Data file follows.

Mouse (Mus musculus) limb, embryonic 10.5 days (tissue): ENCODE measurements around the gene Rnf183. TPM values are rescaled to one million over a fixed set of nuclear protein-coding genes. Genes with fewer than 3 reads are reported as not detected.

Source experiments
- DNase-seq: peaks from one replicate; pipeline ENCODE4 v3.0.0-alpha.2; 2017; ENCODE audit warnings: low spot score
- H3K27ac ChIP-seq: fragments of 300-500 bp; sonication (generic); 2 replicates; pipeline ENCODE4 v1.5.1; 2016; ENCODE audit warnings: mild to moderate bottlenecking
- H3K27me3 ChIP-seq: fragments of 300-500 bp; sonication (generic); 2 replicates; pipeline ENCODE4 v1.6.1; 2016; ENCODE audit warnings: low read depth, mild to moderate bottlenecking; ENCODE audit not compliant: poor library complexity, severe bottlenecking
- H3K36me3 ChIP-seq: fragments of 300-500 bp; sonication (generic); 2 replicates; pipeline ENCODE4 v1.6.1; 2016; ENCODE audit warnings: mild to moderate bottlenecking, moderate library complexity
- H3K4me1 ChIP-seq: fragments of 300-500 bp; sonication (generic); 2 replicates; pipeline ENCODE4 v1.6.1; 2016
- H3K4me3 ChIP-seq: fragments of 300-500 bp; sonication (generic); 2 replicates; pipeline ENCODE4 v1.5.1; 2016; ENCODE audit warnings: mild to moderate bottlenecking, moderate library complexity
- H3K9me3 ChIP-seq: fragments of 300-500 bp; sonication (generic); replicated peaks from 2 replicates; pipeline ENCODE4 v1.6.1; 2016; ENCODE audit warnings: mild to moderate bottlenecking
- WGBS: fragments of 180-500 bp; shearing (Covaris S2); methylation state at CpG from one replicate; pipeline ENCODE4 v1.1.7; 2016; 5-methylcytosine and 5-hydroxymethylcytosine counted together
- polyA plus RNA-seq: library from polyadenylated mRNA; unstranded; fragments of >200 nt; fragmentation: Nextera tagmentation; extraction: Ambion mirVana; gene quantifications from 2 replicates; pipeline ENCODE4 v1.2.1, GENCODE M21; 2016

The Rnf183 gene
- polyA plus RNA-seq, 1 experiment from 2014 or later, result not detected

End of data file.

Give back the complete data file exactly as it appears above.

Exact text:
Mouse (Mus musculus) limb, embryonic 10.5 days (tissue): ENCODE measurements around the gene Rnf183. TPM values are rescaled to one million over a fixed set of nuclear protein-coding genes. Genes with fewer than 3 reads are reported as not detected.

Source experiments
- DNase-seq: peaks from one replicate; pipeline ENCODE4 v3.0.0-alpha.2; 2017; ENCODE audit warnings: low spot score
- H3K27ac ChIP-seq: fragments of 300-500 bp; sonication (generic); 2 replicates; pipeline ENCODE4 v1.5.1; 2016; ENCODE audit warnings: mild to moderate bottlenecking
- H3K27me3 ChIP-seq: fragments of 300-500 bp; sonication (generic); 2 replicates; pipeline ENCODE4 v1.6.1; 2016; ENCODE audit warnings: low read depth, mild to moderate bottlenecking; ENCODE audit not compliant: poor library complexity, severe bottlenecking
- H3K36me3 ChIP-seq: fragments of 300-500 bp; sonication (generic); 2 replicates; pipeline ENCODE4 v1.6.1; 2016; ENCODE audit warnings: mild to moderate bottlenecking, moderate library complexity
- H3K4me1 ChIP-seq: fragments of 300-500 bp; sonication (generic); 2 replicates; pipeline ENCODE4 v1.6.1; 2016
- H3K4me3 ChIP-seq: fragments of 300-500 bp; sonication (generic); 2 replicates; pipeline ENCODE4 v1.5.1; 2016; ENCODE audit warnings: mild to moderate bottlenecking, moderate library complexity
- H3K9me3 ChIP-seq: fragments of 300-500 bp; sonication (generic); replicated peaks from 2 replicates; pipeline ENCODE4 v1.6.1; 2016; ENCODE audit warnings: mild to moderate bottlenecking
- WGBS: fragments of 180-500 bp; shearing (Covaris S2); methylation state at CpG from one replicate; pipeline ENCODE4 v1.1.7; 2016; 5-methylcytosine and 5-hydroxymethylcytosine counted together
- polyA plus RNA-seq: library from polyadenylated mRNA; unstranded; fragments of >200 nt; fragmentation: Nextera tagmentation; extraction: Ambion mirVana; gene quantifications from 2 replicates; pipeline ENCODE4 v1.2.1, GENCODE M21; 2016

The Rnf183 gene
- polyA plus RNA-seq, 1 experiment from 2014 or later, result not detected